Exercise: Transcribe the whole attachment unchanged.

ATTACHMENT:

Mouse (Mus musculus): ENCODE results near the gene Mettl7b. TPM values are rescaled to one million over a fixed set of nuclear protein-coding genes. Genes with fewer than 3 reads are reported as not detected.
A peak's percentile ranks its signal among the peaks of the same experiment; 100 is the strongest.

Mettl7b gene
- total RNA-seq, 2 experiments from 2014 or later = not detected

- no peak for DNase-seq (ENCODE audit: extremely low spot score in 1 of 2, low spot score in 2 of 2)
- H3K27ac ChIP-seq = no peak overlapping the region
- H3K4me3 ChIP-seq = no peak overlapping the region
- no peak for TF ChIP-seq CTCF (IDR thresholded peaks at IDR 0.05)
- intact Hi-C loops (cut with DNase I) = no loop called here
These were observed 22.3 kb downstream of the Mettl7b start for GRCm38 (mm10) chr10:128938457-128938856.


Mouse (Mus musculus): ENCODE results near the gene Mettl7b. TPM values are rescaled to one million over a fixed set of nuclear protein-coding genes. Genes with fewer than 3 reads are reported as not detected.
A peak's percentile ranks its signal among the peaks of the same experiment; 100 is the strongest.

Mettl7b gene
- total RNA-seq, 2 experiments from 2014 or later = not detected

- no peak for DNase-seq (ENCODE audit: extremely low spot score in 1 of 2, low spot score in 2 of 2)
- H3K27ac ChIP-seq = no peak overlapping the region
- H3K4me3 ChIP-seq = no peak overlapping the region
- no peak for TF ChIP-seq CTCF (IDR thresholded peaks at IDR 0.05)
- intact Hi-C loops (cut with DNase I) = no loop called here
These were observed 22.3 kb downstream of the Mettl7b start for GRCm38 (mm10) chr10:128938457-128938856.